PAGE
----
I’ve had another brave writer step up to the plate and submit a poem for review. This is going to be short and sweet… because the poem is short and sweet. It’s a haiku, one of the most well known forms of poetry (second only to grade-school limericks, in my opinion). It’s also one of the most difficult forms of poetry.
One of my English teachers had an interesting perspective that sticks with me to this day. She said that the fewer the words a piece of writing has, the more important those words become.
If you’re writing a novel you have thousands and thousands of words to make the reader feel something and tell a story. A few sloppy words or phrases here and there don’t matter too much to the piece overall.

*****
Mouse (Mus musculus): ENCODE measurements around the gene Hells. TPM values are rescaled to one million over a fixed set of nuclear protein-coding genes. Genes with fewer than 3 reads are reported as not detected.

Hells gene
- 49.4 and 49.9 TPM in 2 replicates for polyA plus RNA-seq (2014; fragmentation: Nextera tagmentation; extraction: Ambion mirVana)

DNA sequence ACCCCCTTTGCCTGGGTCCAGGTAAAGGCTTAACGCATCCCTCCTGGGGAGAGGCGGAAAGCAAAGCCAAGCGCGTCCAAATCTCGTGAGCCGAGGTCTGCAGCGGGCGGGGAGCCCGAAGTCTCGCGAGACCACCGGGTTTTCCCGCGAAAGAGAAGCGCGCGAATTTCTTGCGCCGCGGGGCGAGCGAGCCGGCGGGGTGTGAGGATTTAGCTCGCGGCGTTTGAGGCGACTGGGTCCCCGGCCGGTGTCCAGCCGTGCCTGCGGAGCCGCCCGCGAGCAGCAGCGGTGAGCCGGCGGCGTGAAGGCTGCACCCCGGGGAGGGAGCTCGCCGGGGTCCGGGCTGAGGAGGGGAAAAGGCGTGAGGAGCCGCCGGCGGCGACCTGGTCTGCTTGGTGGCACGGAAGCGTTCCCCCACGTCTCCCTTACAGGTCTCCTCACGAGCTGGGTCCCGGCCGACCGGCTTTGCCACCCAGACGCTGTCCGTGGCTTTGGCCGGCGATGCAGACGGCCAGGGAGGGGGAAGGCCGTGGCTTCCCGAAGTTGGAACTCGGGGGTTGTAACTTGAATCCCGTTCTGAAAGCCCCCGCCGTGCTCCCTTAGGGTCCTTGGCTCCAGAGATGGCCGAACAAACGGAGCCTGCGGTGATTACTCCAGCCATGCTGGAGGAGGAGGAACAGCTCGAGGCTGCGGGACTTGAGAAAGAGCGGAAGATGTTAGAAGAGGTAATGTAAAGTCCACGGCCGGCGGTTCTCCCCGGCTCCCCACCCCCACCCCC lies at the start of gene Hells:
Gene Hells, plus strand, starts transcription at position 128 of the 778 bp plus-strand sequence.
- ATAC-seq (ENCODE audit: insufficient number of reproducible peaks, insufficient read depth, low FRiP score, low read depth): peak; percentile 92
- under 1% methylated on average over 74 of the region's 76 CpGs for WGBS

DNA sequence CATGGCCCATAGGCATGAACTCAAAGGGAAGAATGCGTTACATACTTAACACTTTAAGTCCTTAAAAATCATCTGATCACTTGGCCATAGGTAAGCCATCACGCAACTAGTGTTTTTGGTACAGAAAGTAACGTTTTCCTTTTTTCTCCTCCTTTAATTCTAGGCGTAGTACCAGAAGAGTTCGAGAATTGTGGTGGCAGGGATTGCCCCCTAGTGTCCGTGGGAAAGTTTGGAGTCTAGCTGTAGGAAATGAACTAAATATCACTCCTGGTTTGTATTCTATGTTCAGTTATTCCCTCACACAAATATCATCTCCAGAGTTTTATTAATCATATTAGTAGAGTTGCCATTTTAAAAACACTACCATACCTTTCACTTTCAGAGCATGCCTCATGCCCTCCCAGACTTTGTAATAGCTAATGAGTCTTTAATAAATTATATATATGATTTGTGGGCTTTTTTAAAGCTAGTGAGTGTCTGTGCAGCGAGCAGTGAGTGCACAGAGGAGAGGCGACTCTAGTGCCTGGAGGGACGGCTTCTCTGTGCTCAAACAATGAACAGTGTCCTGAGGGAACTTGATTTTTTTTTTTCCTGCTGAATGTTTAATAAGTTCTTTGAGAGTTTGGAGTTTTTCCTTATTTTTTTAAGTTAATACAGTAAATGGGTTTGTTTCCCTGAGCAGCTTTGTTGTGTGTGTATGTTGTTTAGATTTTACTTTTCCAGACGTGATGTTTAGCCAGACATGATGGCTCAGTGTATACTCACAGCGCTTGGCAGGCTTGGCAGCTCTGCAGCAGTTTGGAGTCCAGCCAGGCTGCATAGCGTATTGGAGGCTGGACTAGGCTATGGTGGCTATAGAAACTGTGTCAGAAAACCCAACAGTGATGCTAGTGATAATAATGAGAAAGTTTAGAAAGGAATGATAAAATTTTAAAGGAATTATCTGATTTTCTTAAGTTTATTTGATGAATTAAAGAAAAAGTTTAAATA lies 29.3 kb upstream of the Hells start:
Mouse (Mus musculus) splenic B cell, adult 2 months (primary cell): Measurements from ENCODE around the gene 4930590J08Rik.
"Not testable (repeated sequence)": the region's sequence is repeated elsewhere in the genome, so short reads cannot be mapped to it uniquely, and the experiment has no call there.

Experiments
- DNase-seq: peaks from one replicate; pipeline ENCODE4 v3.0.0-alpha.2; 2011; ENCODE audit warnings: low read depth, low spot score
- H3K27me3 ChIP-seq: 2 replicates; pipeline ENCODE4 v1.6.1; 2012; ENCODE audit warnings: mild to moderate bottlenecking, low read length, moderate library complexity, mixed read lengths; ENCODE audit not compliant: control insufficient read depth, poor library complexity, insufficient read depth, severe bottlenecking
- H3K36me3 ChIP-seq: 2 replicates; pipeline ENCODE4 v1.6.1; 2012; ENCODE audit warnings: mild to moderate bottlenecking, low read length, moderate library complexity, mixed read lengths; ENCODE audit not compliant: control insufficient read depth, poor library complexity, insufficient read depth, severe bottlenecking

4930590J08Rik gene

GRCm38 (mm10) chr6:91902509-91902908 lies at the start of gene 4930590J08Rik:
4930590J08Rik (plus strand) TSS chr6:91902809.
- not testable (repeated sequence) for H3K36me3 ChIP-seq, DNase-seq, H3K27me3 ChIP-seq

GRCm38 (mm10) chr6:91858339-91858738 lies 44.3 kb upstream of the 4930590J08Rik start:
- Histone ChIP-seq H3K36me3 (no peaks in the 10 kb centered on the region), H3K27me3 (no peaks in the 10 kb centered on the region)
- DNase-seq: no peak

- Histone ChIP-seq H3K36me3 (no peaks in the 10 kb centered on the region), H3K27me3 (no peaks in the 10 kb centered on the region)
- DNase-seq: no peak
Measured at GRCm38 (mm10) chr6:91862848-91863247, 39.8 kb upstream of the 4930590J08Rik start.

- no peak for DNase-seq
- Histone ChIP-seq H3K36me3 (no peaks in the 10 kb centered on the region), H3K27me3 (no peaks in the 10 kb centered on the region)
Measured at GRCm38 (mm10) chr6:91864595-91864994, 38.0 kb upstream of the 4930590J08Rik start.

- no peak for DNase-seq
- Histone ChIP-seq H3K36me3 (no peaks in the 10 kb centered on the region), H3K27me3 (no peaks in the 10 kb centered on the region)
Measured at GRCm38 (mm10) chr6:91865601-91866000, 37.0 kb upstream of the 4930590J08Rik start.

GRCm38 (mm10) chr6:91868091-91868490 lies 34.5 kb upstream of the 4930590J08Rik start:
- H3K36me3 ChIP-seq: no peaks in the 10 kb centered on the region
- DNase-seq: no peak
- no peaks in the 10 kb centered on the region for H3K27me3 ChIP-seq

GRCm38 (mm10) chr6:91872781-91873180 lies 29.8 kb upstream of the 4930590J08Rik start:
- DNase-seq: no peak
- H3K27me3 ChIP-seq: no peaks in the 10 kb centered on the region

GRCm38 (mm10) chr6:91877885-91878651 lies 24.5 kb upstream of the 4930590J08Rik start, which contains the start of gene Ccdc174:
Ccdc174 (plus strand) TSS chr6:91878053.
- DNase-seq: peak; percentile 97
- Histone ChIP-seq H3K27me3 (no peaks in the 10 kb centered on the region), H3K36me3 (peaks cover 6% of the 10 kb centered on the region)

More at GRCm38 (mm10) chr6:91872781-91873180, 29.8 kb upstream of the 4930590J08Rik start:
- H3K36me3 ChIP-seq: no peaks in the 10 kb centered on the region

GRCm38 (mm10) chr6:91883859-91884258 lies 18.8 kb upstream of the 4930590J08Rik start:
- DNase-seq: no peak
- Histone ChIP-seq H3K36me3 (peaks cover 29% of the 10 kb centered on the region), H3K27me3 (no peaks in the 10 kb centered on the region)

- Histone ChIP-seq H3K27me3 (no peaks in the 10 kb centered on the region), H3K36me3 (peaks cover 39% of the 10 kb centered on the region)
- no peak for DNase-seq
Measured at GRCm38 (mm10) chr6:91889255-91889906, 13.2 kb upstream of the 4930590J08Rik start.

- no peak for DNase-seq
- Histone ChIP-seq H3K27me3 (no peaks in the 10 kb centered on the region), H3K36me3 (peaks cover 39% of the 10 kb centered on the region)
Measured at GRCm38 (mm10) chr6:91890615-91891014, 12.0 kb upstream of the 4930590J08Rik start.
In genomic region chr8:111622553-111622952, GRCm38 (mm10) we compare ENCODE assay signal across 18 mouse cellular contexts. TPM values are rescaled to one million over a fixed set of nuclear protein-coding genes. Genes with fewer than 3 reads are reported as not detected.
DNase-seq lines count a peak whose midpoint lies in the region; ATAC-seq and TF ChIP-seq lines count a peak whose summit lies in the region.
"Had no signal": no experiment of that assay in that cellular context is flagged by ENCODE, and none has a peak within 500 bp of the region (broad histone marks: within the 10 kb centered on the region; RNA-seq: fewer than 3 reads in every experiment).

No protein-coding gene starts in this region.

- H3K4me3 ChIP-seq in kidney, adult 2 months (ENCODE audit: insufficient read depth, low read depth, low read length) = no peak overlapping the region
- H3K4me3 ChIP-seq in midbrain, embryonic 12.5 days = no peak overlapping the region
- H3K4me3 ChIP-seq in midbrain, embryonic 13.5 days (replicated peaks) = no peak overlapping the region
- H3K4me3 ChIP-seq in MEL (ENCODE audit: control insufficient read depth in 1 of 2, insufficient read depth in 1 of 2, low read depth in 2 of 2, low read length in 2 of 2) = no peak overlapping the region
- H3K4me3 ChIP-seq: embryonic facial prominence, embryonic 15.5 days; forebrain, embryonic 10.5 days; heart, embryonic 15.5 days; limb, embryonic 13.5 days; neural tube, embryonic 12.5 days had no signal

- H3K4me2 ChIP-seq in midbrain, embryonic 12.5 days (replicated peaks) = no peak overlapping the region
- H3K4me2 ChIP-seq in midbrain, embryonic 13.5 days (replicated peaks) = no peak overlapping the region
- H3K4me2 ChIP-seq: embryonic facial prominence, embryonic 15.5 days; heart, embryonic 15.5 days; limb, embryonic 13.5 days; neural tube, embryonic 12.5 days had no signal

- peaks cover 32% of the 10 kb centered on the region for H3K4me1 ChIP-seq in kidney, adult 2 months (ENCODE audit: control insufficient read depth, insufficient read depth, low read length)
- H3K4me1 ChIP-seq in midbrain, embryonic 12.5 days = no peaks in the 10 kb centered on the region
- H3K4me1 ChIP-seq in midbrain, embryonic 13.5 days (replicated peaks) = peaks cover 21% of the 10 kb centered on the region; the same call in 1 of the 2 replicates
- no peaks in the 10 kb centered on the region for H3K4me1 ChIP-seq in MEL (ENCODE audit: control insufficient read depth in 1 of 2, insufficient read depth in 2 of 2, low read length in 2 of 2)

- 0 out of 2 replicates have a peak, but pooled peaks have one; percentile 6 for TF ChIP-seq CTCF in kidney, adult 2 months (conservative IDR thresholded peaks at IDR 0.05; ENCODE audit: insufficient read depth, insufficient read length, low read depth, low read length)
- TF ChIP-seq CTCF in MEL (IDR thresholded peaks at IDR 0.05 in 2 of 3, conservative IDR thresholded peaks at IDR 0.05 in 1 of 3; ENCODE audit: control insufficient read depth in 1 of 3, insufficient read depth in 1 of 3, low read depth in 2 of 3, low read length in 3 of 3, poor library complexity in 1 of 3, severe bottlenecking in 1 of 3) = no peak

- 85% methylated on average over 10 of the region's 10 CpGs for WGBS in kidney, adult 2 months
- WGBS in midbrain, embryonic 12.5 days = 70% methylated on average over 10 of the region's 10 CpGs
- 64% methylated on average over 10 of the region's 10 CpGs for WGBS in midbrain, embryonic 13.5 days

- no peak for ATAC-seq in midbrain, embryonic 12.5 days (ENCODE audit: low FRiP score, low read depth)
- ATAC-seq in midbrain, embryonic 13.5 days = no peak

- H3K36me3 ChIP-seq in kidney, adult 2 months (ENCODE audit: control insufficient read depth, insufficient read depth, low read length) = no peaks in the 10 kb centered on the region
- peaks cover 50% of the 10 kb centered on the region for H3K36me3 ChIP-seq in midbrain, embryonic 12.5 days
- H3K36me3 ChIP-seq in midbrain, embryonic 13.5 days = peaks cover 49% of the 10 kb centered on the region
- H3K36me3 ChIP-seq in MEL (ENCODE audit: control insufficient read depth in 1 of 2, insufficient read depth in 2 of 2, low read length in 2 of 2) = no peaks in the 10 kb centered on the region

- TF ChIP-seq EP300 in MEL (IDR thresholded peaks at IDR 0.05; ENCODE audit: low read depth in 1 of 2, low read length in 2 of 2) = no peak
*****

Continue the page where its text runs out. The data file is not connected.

A short story does the same as a novel but with far fewer words. It has slightly less slack than a novel because there’s less to work with.
A poem makes a reader feel something, or paints a picture, or tells a story, but has very few words.
And a haiku… Well, I think you get where I’m going with this. Every word has monumental importance because they make up a far larger portion of the piece. Rather than 1 in 100,000 words (like a novel), or 1 in 10,000 (like a short story), or even 1 in a 100 (like a poem), a haiku is… What, 1 in 10?
That’s a lot of weight to put on so few words.
Now that I’ve totally psyched out the writer, on to the haiku review! (That rhymes, I laughed.) Continue reading